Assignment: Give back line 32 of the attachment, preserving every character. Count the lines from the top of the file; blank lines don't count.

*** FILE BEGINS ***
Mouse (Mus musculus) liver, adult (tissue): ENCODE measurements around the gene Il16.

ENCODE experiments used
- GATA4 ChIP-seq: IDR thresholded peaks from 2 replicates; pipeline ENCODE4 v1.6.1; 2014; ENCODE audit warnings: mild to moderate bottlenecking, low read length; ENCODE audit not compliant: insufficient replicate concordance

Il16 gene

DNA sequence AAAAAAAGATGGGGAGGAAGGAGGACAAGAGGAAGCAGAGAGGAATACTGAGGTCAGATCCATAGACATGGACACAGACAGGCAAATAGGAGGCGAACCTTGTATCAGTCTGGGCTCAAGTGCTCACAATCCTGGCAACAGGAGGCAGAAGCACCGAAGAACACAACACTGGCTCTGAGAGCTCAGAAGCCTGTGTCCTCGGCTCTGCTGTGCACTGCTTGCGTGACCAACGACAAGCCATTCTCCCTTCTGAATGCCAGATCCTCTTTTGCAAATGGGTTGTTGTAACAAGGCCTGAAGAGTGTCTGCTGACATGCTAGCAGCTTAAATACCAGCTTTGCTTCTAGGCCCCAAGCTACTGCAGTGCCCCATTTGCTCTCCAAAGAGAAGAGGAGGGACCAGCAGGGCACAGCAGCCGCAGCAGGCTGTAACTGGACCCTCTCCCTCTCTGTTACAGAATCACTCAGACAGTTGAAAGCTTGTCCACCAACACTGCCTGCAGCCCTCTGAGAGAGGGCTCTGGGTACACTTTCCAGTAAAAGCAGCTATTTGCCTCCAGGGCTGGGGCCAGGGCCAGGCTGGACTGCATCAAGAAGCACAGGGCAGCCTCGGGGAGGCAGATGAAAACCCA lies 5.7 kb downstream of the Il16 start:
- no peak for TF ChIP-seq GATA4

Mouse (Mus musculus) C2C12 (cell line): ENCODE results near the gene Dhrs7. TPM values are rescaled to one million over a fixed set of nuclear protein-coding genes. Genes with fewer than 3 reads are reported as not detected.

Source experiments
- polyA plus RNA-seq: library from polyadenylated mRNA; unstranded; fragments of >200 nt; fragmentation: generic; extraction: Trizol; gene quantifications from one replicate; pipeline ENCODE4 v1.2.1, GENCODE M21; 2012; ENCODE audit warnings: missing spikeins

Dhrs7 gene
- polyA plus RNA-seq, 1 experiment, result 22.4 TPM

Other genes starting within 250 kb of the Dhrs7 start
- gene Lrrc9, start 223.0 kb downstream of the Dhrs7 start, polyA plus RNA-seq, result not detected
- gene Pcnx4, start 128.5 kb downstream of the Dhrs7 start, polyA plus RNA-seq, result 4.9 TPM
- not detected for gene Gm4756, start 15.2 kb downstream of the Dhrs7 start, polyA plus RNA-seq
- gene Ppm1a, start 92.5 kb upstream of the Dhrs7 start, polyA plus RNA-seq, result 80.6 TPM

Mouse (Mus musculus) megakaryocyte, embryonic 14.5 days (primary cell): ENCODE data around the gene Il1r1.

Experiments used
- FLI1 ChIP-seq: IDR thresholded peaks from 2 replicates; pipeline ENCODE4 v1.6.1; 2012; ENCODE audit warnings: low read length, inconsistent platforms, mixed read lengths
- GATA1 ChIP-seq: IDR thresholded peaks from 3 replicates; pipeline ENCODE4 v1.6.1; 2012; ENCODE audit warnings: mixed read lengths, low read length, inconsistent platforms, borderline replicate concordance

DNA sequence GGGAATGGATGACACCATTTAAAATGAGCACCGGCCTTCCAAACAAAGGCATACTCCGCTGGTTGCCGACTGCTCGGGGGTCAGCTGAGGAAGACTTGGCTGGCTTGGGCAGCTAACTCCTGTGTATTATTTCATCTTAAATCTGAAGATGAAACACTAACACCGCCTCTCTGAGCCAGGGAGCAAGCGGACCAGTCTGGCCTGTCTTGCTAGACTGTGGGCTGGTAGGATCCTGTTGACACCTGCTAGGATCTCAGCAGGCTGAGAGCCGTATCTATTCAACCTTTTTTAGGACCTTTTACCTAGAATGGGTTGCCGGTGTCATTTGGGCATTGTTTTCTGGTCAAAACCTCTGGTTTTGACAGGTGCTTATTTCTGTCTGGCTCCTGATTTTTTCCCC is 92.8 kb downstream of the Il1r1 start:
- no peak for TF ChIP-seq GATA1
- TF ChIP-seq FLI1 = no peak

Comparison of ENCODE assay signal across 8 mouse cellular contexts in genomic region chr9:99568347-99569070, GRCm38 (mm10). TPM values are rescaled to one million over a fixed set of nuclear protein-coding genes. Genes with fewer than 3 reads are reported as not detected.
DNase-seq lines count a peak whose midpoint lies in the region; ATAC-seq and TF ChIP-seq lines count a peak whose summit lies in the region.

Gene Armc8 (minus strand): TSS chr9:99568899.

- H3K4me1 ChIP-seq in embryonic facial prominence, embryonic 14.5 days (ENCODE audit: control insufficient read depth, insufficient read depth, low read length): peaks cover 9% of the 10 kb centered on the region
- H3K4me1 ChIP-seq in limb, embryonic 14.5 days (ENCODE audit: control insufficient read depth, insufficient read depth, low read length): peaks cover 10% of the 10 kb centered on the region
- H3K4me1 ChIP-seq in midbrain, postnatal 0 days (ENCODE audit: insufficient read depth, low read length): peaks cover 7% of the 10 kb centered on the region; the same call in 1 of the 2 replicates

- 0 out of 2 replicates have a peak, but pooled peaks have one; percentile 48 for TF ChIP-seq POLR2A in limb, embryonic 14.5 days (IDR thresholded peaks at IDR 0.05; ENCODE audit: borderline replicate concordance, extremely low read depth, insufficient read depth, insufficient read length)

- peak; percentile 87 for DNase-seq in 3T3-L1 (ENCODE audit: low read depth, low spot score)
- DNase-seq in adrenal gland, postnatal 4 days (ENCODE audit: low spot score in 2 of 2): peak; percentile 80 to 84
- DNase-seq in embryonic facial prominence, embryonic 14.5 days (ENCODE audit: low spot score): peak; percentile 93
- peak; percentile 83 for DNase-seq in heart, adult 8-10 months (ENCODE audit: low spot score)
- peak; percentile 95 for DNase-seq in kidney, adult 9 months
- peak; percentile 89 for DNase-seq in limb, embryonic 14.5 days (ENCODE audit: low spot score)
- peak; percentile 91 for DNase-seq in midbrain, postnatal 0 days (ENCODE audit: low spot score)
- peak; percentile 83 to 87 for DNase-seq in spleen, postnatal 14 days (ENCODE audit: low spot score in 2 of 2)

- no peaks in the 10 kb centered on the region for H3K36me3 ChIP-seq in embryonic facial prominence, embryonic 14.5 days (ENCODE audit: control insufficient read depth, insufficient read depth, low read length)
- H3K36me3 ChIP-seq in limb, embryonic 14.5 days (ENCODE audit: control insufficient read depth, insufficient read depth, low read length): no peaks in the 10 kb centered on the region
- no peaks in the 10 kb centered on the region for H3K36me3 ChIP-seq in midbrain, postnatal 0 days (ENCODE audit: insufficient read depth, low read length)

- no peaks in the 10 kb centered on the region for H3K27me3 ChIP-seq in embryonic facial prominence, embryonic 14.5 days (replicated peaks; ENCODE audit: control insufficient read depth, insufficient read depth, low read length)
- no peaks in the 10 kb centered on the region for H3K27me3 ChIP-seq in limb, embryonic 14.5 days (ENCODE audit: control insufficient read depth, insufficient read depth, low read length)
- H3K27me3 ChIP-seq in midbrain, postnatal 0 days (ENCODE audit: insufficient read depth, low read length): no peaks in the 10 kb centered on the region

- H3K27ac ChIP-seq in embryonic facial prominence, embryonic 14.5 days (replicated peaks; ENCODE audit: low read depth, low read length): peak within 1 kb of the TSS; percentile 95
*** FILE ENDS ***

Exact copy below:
- DNase-seq in adrenal gland, postnatal 4 days (ENCODE audit: low spot score in 2 of 2): peak; percentile 80 to 84